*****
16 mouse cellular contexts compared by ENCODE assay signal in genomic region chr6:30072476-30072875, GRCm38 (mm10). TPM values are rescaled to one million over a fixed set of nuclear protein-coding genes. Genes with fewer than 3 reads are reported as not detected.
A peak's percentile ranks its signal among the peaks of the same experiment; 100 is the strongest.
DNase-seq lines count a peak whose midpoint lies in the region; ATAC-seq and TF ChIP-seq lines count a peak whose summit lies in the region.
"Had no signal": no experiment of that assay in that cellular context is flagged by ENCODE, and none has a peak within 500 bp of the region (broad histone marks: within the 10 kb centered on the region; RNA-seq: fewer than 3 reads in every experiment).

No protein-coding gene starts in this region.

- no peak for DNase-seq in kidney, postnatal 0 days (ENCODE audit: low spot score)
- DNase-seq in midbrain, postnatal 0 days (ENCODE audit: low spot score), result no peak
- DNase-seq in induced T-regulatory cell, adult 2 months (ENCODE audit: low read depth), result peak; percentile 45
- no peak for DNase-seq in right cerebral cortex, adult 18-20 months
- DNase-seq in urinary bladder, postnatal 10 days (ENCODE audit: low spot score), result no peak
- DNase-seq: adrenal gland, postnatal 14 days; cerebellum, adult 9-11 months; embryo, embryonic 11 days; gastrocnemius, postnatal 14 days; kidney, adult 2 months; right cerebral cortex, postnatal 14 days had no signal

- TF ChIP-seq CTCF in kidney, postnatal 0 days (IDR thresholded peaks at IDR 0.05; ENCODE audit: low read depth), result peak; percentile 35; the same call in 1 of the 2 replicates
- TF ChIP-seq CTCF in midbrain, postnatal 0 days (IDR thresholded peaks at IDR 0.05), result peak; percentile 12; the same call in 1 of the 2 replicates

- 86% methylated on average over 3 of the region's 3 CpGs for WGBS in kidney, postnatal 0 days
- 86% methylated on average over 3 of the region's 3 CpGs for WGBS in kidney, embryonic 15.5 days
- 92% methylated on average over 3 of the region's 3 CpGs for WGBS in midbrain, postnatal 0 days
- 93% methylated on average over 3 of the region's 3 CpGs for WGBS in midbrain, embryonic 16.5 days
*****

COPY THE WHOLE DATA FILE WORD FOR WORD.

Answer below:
16 mouse cellular contexts compared by ENCODE assay signal in genomic region chr6:30072476-30072875, GRCm38 (mm10). TPM values are rescaled to one million over a fixed set of nuclear protein-coding genes. Genes with fewer than 3 reads are reported as not detected.
A peak's percentile ranks its signal among the peaks of the same experiment; 100 is the strongest.
DNase-seq lines count a peak whose midpoint lies in the region; ATAC-seq and TF ChIP-seq lines count a peak whose summit lies in the region.
"Had no signal": no experiment of that assay in that cellular context is flagged by ENCODE, and none has a peak within 500 bp of the region (broad histone marks: within the 10 kb centered on the region; RNA-seq: fewer than 3 reads in every experiment).

No protein-coding gene starts in this region.

- no peak for DNase-seq in kidney, postnatal 0 days (ENCODE audit: low spot score)
- DNase-seq in midbrain, postnatal 0 days (ENCODE audit: low spot score), result no peak
- DNase-seq in induced T-regulatory cell, adult 2 months (ENCODE audit: low read depth), result peak; percentile 45
- no peak for DNase-seq in right cerebral cortex, adult 18-20 months
- DNase-seq in urinary bladder, postnatal 10 days (ENCODE audit: low spot score), result no peak
- DNase-seq: adrenal gland, postnatal 14 days; cerebellum, adult 9-11 months; embryo, embryonic 11 days; gastrocnemius, postnatal 14 days; kidney, adult 2 months; right cerebral cortex, postnatal 14 days had no signal

- TF ChIP-seq CTCF in kidney, postnatal 0 days (IDR thresholded peaks at IDR 0.05; ENCODE audit: low read depth), result peak; percentile 35; the same call in 1 of the 2 replicates
- TF ChIP-seq CTCF in midbrain, postnatal 0 days (IDR thresholded peaks at IDR 0.05), result peak; percentile 12; the same call in 1 of the 2 replicates

- 86% methylated on average over 3 of the region's 3 CpGs for WGBS in kidney, postnatal 0 days
- 86% methylated on average over 3 of the region's 3 CpGs for WGBS in kidney, embryonic 15.5 days
- 92% methylated on average over 3 of the region's 3 CpGs for WGBS in midbrain, postnatal 0 days
- 93% methylated on average over 3 of the region's 3 CpGs for WGBS in midbrain, embryonic 16.5 days